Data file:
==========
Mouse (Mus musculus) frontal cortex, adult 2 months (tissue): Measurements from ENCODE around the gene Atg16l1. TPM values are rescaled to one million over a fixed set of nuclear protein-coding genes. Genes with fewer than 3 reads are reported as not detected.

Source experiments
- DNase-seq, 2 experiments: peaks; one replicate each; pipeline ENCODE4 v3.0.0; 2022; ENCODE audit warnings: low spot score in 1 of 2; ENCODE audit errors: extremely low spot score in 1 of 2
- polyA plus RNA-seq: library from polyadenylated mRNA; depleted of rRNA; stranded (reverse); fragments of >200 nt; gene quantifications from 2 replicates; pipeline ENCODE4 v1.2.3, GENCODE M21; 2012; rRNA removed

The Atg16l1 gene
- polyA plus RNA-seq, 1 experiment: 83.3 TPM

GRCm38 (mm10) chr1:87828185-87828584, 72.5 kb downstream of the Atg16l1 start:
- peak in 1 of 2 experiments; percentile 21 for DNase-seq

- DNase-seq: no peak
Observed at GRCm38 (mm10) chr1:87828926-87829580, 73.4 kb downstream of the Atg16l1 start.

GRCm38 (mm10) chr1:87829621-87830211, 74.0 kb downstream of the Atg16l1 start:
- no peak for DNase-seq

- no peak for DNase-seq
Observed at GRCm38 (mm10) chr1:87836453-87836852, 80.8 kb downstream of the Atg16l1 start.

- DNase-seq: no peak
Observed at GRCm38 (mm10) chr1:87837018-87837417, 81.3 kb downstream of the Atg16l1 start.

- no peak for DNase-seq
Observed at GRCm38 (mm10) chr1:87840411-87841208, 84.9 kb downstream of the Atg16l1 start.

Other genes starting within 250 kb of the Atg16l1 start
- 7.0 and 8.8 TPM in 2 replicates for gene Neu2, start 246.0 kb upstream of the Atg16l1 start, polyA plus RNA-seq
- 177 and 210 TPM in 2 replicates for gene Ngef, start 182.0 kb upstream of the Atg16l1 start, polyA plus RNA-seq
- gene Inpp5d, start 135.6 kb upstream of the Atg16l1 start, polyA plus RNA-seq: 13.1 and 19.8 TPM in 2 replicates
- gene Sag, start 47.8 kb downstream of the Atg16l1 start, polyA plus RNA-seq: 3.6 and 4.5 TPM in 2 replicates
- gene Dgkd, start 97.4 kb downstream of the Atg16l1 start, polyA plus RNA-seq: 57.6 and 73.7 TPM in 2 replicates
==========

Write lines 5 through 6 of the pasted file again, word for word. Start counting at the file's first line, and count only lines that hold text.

The Atg16l1 gene
- polyA plus RNA-seq, 1 experiment: 83.3 TPM